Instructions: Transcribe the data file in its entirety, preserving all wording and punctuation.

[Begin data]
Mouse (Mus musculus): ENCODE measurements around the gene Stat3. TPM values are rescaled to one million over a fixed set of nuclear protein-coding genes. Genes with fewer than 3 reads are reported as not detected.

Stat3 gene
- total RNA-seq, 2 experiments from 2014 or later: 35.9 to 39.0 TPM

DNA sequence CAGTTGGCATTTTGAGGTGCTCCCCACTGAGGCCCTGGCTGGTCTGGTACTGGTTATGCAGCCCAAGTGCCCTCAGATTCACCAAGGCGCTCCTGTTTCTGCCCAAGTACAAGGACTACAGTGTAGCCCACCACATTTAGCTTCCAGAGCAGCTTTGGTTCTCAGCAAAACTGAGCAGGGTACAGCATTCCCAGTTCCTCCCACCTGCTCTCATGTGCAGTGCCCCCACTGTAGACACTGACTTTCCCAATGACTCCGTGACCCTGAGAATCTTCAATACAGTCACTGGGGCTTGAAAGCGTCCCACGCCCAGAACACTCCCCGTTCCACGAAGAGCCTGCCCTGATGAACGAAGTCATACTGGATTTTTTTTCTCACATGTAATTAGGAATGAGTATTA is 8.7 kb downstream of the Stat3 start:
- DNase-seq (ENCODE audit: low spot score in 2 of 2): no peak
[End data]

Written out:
Mouse (Mus musculus): ENCODE measurements around the gene Stat3. TPM values are rescaled to one million over a fixed set of nuclear protein-coding genes. Genes with fewer than 3 reads are reported as not detected.

Stat3 gene
- total RNA-seq, 2 experiments from 2014 or later: 35.9 to 39.0 TPM

DNA sequence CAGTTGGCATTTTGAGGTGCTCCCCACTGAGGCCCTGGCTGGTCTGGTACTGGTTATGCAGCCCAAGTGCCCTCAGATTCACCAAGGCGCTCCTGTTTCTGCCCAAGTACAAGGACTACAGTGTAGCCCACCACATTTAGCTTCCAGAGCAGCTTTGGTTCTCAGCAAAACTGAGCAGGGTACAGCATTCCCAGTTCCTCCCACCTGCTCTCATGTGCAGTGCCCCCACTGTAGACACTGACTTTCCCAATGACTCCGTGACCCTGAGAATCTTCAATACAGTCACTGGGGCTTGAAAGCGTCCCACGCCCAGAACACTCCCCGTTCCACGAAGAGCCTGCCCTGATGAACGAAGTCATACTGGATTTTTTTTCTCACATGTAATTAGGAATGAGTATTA is 8.7 kb downstream of the Stat3 start:
- DNase-seq (ENCODE audit: low spot score in 2 of 2): no peak